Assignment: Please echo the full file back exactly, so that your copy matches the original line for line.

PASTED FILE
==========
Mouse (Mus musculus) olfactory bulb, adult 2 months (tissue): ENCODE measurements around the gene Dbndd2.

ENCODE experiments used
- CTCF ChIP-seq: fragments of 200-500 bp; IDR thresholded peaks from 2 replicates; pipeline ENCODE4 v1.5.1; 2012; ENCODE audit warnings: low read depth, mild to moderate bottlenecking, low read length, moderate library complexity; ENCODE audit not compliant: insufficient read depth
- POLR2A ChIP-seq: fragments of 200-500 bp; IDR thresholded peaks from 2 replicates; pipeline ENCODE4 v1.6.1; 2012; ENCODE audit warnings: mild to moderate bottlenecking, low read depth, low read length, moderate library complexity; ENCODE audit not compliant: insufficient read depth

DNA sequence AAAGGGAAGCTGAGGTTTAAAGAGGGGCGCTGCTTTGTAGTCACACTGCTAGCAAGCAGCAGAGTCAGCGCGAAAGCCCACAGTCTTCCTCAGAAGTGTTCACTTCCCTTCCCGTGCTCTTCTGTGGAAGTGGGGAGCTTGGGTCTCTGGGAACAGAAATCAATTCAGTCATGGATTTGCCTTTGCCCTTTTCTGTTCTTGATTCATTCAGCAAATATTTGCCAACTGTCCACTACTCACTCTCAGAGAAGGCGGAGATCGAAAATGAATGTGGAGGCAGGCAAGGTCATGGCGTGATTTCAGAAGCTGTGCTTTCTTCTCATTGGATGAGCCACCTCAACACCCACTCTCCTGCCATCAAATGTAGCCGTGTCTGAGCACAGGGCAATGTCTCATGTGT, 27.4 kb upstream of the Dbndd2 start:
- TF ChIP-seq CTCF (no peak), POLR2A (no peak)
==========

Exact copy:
Mouse (Mus musculus) olfactory bulb, adult 2 months (tissue): ENCODE measurements around the gene Dbndd2.

ENCODE experiments used
- CTCF ChIP-seq: fragments of 200-500 bp; IDR thresholded peaks from 2 replicates; pipeline ENCODE4 v1.5.1; 2012; ENCODE audit warnings: low read depth, mild to moderate bottlenecking, low read length, moderate library complexity; ENCODE audit not compliant: insufficient read depth
- POLR2A ChIP-seq: fragments of 200-500 bp; IDR thresholded peaks from 2 replicates; pipeline ENCODE4 v1.6.1; 2012; ENCODE audit warnings: mild to moderate bottlenecking, low read depth, low read length, moderate library complexity; ENCODE audit not compliant: insufficient read depth

DNA sequence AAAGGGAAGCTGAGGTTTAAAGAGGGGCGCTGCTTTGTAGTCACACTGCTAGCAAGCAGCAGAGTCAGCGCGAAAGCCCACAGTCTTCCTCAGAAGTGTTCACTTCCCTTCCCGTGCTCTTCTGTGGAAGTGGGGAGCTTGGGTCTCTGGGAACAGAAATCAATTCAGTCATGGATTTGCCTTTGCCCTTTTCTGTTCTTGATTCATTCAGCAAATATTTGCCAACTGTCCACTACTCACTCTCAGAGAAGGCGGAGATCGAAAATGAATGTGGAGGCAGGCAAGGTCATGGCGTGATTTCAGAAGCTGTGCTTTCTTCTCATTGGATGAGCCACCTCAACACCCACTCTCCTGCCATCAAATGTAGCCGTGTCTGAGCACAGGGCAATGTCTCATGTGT, 27.4 kb upstream of the Dbndd2 start:
- TF ChIP-seq CTCF (no peak), POLR2A (no peak)